I spent the 22nd week of my pregnancy in London, where I attended a conference, worked in an unfamiliar office with excellent snacks, and marveled at the fact that I had brought pretty much entirely the wrong clothes with me, given that it snowed for two and a half of the eight days I was there. I'm sorry, but I lived in the south of England from 1991 to 2002 and I can count on one gloveless hand the number of times I remember it snowing, let alone snowing in late March. So sue me for bringing my bikini and my flipflops.
(I didn't really bring my bikini and my flipflops. A couple more pairs of fleece-lined sweater tights wouldn't have gone amiss, though. Or a balaclava.)
I hit a couple of milestones during my work trip to London, and one of them is that I finally looked pregnant enough—or stuck my tummy out far enough and rubbed it shamelessly enough?—that someone offered me their seat on the train. It happened on two different occasions, actually, and it tickled me both times. I thanked both seat-giver-uppers profusely, of course, although a teeny-tiny part of me felt like a bit of a fraud, and an even teeny-tinier part of me thought it might've been sort of hilarious to paste a confused look onto my face in response, burst into offended tears, and stammer "What? But I'm not pregnant!"
The second major milestone is that the baby has now started kicking hard enough, upon occasion, for other people to feel it. This meant that I spent much of last week frozen in a weird and slightly awkward tableau with someone else's hand on my belly as we both waited for it to happen again. Seriously, I cannot count the number of times I suddenly shouted "ooh, the baby just kicked!" in the middle of a conversation and the person I was with immediately leaned over the table, clapped a hand onto my lower midsection, and then looked at me expectantly as the seconds ticked into minutes and we both tried to ignore the fact that we were touching more intimately than most people do on a third date.
I know a lot of pregnant women get weird about the belly touching, but I have to say that I don't really mind it at all. I've been pretty surprised by how many people want to do it, but hey, it's not like I'm going to make you buy me dinner first. What's more awkward is claiming that I felt the baby kick and then waiting desperately for him to perform again so that I don't sound like I'm making it up. I'm pretty sure a few people last week were just like "oh yeah, I totally felt him," if only to find a gracious way to pull their hand away and put an end to what had been starting to become a rather uncomfortable interaction.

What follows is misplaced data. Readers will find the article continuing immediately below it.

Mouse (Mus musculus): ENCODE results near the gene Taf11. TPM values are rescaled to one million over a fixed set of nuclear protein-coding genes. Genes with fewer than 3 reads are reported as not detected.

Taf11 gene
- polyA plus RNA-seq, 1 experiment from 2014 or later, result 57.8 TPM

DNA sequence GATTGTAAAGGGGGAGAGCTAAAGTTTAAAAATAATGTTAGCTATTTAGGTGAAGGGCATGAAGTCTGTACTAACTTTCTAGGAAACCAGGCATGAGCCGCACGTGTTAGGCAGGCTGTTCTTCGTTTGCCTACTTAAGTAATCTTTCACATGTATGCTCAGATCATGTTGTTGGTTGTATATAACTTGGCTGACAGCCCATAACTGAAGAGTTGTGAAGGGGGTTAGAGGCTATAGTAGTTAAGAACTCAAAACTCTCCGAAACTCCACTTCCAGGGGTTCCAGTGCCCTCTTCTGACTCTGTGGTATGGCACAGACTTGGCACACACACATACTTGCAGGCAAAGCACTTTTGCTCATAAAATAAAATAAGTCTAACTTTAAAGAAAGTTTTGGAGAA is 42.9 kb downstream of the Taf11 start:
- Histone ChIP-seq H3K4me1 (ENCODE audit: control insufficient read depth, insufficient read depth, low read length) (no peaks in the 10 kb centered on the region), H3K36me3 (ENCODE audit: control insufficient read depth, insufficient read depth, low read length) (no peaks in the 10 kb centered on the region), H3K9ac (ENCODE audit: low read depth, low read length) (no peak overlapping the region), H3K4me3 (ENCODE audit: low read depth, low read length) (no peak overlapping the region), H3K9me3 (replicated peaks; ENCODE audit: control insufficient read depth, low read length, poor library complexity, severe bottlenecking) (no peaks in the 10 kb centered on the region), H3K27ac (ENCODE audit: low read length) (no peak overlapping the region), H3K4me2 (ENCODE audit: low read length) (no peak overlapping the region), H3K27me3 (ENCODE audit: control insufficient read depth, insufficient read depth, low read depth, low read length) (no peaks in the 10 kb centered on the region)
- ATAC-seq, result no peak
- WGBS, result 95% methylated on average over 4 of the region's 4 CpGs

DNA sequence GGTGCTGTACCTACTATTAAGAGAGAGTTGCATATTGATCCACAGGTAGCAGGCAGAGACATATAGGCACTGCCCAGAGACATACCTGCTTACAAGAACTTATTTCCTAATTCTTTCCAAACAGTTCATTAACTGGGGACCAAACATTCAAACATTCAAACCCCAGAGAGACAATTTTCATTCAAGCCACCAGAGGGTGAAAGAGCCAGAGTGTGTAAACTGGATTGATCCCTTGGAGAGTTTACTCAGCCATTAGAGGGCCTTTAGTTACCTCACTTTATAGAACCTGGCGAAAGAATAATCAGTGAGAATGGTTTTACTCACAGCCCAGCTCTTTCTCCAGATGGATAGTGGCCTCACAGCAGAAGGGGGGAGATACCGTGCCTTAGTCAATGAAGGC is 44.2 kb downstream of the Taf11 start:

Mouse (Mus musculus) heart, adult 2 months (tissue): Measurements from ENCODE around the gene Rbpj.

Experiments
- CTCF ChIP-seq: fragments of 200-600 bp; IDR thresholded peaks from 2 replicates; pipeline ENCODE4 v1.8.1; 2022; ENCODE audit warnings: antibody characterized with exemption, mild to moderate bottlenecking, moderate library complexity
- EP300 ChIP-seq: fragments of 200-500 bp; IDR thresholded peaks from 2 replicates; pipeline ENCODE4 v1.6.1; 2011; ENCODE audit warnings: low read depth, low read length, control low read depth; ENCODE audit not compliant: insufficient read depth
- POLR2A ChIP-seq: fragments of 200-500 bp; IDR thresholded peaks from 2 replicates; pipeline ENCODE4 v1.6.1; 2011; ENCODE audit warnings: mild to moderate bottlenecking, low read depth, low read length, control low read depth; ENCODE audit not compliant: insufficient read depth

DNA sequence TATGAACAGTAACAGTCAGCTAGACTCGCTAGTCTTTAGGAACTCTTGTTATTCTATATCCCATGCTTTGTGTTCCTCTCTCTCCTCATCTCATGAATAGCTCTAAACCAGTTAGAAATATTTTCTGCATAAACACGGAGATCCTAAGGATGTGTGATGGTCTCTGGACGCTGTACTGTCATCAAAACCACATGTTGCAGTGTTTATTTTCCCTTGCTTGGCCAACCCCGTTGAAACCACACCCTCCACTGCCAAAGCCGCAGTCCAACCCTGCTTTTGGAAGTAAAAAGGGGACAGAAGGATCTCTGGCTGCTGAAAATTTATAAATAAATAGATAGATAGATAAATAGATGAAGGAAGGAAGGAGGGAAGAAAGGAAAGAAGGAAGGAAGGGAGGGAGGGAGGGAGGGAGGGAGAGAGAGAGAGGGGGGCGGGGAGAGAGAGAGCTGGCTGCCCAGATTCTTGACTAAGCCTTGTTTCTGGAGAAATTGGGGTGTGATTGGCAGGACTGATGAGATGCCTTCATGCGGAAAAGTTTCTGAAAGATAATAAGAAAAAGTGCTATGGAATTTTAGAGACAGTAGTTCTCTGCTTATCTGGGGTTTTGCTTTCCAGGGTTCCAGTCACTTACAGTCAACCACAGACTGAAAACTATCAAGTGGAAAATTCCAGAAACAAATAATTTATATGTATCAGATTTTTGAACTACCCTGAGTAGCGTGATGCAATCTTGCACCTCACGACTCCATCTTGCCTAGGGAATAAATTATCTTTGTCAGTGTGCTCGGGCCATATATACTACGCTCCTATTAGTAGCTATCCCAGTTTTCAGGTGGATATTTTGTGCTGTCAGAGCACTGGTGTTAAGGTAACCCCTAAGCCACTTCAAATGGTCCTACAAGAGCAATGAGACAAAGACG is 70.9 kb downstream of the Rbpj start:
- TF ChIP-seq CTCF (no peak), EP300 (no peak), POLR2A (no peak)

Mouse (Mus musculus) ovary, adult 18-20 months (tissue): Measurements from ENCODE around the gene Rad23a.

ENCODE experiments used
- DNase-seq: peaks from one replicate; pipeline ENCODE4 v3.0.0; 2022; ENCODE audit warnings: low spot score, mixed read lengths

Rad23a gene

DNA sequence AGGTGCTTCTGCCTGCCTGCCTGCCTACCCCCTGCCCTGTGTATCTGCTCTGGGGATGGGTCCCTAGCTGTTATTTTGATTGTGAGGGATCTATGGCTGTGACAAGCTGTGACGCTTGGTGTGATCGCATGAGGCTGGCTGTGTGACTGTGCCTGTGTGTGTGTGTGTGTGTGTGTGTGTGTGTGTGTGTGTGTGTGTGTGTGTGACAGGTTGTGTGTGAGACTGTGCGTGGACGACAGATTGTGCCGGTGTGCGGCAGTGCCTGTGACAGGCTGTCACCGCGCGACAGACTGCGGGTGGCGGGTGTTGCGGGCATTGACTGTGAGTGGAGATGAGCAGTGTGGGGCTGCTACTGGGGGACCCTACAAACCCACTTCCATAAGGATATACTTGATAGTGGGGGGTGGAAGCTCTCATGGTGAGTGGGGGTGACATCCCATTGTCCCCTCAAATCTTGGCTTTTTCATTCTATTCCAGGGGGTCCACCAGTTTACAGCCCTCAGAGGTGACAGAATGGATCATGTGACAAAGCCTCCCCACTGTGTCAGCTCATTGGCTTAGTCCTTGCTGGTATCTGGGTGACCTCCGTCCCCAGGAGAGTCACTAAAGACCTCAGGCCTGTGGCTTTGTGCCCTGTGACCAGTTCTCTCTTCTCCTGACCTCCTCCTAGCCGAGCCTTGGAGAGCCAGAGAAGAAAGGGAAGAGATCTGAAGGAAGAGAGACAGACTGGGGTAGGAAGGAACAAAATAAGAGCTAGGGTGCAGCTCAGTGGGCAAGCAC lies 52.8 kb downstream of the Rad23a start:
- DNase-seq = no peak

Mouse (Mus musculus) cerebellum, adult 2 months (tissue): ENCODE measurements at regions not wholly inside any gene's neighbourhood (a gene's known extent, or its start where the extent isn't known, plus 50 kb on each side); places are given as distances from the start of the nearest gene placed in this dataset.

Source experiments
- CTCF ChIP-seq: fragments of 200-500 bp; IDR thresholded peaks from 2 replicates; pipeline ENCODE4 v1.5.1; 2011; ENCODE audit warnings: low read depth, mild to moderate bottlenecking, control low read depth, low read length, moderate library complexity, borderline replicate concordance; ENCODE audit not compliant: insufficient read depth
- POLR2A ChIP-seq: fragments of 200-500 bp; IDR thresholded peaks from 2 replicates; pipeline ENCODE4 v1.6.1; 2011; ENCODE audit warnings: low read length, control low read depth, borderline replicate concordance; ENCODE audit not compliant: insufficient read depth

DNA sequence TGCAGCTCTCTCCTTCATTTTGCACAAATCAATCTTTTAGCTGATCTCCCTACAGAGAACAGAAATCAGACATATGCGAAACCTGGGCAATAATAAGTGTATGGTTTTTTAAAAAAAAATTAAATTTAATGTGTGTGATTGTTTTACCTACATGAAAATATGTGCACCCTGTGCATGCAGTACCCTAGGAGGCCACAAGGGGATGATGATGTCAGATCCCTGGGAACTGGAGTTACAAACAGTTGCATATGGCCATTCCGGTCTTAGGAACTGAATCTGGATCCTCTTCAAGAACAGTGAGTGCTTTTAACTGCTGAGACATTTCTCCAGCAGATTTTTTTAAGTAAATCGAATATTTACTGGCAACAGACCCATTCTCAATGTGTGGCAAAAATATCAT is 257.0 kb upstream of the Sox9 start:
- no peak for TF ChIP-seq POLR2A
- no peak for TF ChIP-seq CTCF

The only other noteworthy thing that's happened during week 22 is my sudden inability to hear about anything sad or terrible happening to a child. I mean, it's not like I had previously rejoiced in sad and terrible things happening to children, of course, but I had usually been able to think "oh god, how sad and terrible" and then move on without it ripping up my life.
Now, however, I am as sensitive as an English person's pale freckled legs on a beach in Florida when it comes to awful things befalling poor wee innocents—and their parents!—and I had to physically force myself to stop reading a man's newspaper over his shoulder on the tube last week once I realized I was weeping over the story of a little girl's stroller being blown into the path of an oncoming car. It's become so bad, in fact, that I can no longer even stand it when the spam filter on my blog asks me "are you sure you want to delete this comment and all its children?" because what? All its children? I don't want to hurt any children! No, no, no, let's just let this garbled solicitation for knock-off viagra stay where it is. It's fine, honestly. Unless you want me to start crying about it.